Taylor Moody
Dr. Davies
Chemistry SL
28th of September 2018
How do Changes in Temperature Affect the Rate of Reactions?
Introduction
To study the effect that temperature has on the rate of a chemical reaction, a reaction between sodium thiosulphate and dilute hydrochloric acid can be used. In this particular reaction, it produces sulfur as a precipitate. Using this precipitate and by changing the temperature of one of the chemicals in the reaction, while keeping all other variables constant, can allow for the rate of the reaction to be estimated. The reaction that occurs is shown below:
Na2S2O3(aq) + 2HCl(aq) 2NaCl(aq) + SO2(aq) + H2O(l) + S(s)
Variables
Independent Variable: The independent variable for this experiment is the different temperatures of the Na2S2O3.
Dependent Variable: The dependent variable will be the time it takes for the reaction to occur. This will be measured by using a stopwatch and a cross drawn onto a piece of white paper. When the cross disappears from view, the time will stop and that will represent how long it took for the reaction to occur.
Controlled Variables:
Volume of Na2S2O3 (50.0 cm3) and HCl (5.0 cm3) – By using the same volume of each solution for the experiment it allows for a fair test because if there was more solution in one experiment compared to another it would mean that there were more reactants and thus would produce more precipitate and the cross would disappear sooner, and would be unrepresentative of the actual rate.
The cross – The exact same piece of paper with the cross drawn on it will be used in all experiments. This is because if the cross were to vary between experiments then some experiments may take longer or be shorter than expected as the cross was too thin or too thick.
The concentration of the solutions – The same concentration will be used for each solution throughout. This is because concentration also affects rate and so it must remain constant. (2.0 mol of HCl will be used and 0.05 mol of Na2S2O3)
Size of the beaker – The size of the beaker will remain the same because that will determine how much solution there is between the human eye and the cross. The larger the beaker the more spread out the solution is, and vice versa.
Distance from the eye to the cross – The distance between the cross and the person’s eye must remain constant. If they move closer or further away that can affect how they view the cross and will result in inaccurate data. To limit this the same person will be used to watch the cross for all experiments.
Apparatus
3 beakers
Stopwatch
Small measuring cylinder
Medium-sized measuring cylinder
Thermometer
White paper and pen
Ice
350.0 cm3 of 0.025 mol dm-3 sodium thiosulphate solution
35.0 cm3 of 2.00 mol dm-3 hydrochloric acid
Heating equipment (triangle stand, gauze, Bunsen burner, heat protectant gloves, matches)
Safety
Chemical Hazards
There are multiple chemical hazards when performing this experiment. Both of the reactants, the hydrochloric acid and sodium thiosulphate, are irritants at their specific concentrations. The sulfur dioxide gas that is produced is toxic, and when breathed in can trigger asthmatic attacks.
Process Hazards
As this experiment does require the use of a Bunsen burner and a flame, this is a potential hazard as it may burn you if not following the safety procedures.
How to Reduce the Risks
When dealing with the hydrochloric acid and sodium thiosulphate, as they are only irritants gloves do not have to be worn, however if they make contact with skin, make sure to wash the area immediately with water. Also, as the sulfur dioxide can trigger asthmatic attacks, those with asthma should not be the ones performing the data collection. However they can also wear a mask if they wish to do so. Finally, when lighting the Bunsen burner and heating the sodium thiosulphate, precaution should be taken so as to not get burned, such as through using heat protectant gloves, and making sure the Bunsen burner is set to the correct dials before lighting it. Lab attire (goggles, lab coat, closed-toe shoes) should also be worn at all times as a precaution.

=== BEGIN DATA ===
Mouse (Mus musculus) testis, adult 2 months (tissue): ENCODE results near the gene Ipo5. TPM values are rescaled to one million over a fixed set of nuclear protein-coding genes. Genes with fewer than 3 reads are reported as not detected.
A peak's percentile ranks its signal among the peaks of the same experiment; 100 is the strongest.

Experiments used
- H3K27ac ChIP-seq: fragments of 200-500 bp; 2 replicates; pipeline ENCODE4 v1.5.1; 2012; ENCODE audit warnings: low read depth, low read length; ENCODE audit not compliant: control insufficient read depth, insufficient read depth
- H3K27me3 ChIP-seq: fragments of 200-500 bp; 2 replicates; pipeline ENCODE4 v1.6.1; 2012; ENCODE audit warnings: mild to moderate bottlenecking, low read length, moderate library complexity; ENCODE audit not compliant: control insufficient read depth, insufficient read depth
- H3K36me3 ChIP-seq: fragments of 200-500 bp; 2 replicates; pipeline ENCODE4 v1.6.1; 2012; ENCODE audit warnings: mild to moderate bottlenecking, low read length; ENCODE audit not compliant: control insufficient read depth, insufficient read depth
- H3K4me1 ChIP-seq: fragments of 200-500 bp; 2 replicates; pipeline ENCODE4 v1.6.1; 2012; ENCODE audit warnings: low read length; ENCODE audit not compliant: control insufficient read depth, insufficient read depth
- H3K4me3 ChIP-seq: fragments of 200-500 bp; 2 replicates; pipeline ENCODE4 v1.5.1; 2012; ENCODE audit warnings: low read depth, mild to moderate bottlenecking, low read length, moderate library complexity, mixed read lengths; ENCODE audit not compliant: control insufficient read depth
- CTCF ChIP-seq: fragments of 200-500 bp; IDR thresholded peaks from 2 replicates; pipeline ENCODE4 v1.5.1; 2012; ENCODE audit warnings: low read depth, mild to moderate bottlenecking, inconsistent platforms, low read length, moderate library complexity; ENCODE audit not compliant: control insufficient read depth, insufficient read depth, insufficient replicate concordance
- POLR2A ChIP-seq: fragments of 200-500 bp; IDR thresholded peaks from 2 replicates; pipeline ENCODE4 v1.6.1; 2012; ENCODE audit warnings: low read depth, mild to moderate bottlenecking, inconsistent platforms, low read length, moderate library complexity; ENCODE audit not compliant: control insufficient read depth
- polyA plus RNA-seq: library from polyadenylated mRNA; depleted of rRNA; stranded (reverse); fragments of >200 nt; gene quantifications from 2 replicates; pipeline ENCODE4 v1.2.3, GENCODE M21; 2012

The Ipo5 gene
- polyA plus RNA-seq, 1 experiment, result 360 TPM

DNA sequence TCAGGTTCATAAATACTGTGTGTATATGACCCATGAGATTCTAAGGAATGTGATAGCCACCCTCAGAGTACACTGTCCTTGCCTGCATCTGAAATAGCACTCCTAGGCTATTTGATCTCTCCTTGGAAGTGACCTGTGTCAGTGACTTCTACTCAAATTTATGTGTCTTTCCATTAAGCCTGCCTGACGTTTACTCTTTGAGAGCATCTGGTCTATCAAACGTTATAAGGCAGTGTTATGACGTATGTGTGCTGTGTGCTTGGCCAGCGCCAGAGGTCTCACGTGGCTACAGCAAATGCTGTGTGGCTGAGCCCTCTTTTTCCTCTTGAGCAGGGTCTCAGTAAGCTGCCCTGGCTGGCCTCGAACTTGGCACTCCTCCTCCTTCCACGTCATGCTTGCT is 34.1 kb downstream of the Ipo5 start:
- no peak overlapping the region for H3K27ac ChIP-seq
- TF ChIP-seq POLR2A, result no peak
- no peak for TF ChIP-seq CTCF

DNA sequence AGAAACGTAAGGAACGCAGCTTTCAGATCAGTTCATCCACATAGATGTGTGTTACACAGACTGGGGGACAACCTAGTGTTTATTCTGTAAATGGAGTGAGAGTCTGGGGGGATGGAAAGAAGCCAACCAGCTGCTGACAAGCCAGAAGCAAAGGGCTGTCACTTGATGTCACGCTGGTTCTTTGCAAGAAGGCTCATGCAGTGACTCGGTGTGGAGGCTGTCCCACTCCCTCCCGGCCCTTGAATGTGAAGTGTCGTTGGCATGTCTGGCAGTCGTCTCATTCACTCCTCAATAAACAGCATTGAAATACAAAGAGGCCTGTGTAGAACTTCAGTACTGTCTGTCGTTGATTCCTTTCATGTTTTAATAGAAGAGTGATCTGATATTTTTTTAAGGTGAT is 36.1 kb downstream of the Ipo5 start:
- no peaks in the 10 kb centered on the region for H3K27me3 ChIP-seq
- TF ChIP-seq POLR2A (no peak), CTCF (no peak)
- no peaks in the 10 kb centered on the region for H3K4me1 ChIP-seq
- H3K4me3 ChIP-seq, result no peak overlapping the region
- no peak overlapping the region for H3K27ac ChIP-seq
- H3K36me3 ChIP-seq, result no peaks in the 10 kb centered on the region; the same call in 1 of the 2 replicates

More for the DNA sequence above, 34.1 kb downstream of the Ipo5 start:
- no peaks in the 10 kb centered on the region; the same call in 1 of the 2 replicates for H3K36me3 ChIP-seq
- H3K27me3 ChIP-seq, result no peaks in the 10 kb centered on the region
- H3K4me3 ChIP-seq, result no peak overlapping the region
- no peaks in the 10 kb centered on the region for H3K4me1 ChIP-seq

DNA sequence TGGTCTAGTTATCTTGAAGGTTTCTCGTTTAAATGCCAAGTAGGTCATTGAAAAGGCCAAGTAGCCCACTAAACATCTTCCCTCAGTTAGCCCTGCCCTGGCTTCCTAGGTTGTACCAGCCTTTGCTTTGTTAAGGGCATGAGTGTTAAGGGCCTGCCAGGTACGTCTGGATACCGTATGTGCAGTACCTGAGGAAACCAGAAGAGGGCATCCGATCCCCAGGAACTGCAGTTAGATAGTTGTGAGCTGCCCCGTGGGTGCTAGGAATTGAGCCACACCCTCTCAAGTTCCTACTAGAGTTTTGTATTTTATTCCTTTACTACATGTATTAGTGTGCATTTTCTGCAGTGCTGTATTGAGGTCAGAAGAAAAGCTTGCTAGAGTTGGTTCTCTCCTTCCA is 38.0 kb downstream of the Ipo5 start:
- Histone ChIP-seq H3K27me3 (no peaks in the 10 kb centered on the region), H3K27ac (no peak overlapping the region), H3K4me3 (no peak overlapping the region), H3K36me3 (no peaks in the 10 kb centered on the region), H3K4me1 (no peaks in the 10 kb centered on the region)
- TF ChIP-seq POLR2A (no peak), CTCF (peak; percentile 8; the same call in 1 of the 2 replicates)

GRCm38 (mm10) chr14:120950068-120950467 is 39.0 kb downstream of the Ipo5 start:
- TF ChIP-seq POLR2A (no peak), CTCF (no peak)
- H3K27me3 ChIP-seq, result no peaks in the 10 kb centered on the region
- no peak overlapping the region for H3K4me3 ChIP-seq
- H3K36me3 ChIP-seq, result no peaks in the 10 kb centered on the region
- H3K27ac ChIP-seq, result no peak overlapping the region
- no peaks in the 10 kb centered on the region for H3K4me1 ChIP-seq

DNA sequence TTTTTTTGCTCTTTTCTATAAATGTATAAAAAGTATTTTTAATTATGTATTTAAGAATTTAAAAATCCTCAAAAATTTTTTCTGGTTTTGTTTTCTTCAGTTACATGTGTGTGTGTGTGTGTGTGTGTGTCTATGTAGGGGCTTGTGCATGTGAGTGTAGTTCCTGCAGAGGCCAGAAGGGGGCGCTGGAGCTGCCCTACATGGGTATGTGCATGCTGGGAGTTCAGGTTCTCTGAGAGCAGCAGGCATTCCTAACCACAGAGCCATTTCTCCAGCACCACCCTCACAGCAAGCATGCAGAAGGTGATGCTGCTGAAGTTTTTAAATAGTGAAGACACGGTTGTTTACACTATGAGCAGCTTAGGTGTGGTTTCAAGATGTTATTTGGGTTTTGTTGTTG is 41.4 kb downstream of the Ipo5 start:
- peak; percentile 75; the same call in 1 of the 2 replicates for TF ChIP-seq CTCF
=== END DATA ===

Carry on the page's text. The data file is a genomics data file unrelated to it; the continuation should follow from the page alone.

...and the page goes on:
Method
50.0 cm3 of thiosulphate solution was poured into a beaker using the medium-sized measuring cylinder. The temperature was then taken using a thermometer.
331470024066500A small cross was drawn onto a piece of white paper and the beaker was then placed on top of the cross.
5.0 cm3 of hydrochloric acid was measured into the small-sized measuring cylinder.

The HCl was then poured into the beaker, and the stopwatch was started.
3543300835025Figure 1: Apparatus setup (“Method of Measuring the Rate of Reaction”)
0Figure 1: Apparatus setup (“Method of Measuring the Rate of Reaction”)
The time it took for the cross to disappear when looking from above was timed.
The beaker was then washed and dried thoroughly after the reaction completed.
Steps 1-6 were repeated five more times while changing the temperature of the Na2S2O3 solution by heating it carefully with a Bunsen burner.
Steps 1-6 were then repeated one final time, however the beaker containing the Na2S2O3 solution was placed into ice to cool it after Step 1, before continuing on with Steps 2-6.

Data Collection and Processing
Raw Data and Data Processing
Temperature (°C) ±0.5Time (s) ±0.001Rate (s-1) (3SF)
15.0 305.75 3.27
26.0 135.31 7.39
40.0 71.56 14.0
48.0 44.19 22.6
55.0 36.98 27.0
63.0 24.83 40.3
73.0 14.97 66.8
To calculate the rate of each individual temperature, the following equation was used: rate=1000time (s) where 1000 represents a constant unit for each reaction.
Example:
rate=1000305.75=3.27s-1Qualitative Data
When conducting this experiment, various points of qualitative observations were made. Firstly, when the HCl was added to the Na2S2O3, it would turn the solution cloudy. This was because a precipitate, sulfur, was being formed, and so it made the solution turn milky and opaque. Also when the precipitate was being formed, it seemed to occur all of a sudden. The solution would begin to look a little cloudy but it would remain at that point for a while. However after that, in a short span of time the entire solution would turn opaque. Another observation that was made was that there was no effervescence when the Na2S2O3 was being heated by the Bunsen burner. The highest temperature reached was 73°C so by having no effervescence it means that Na2S2O3 most likely has a higher boiling point compared to water, as water begins to have slight effervescence at around that temperature.
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Processed Data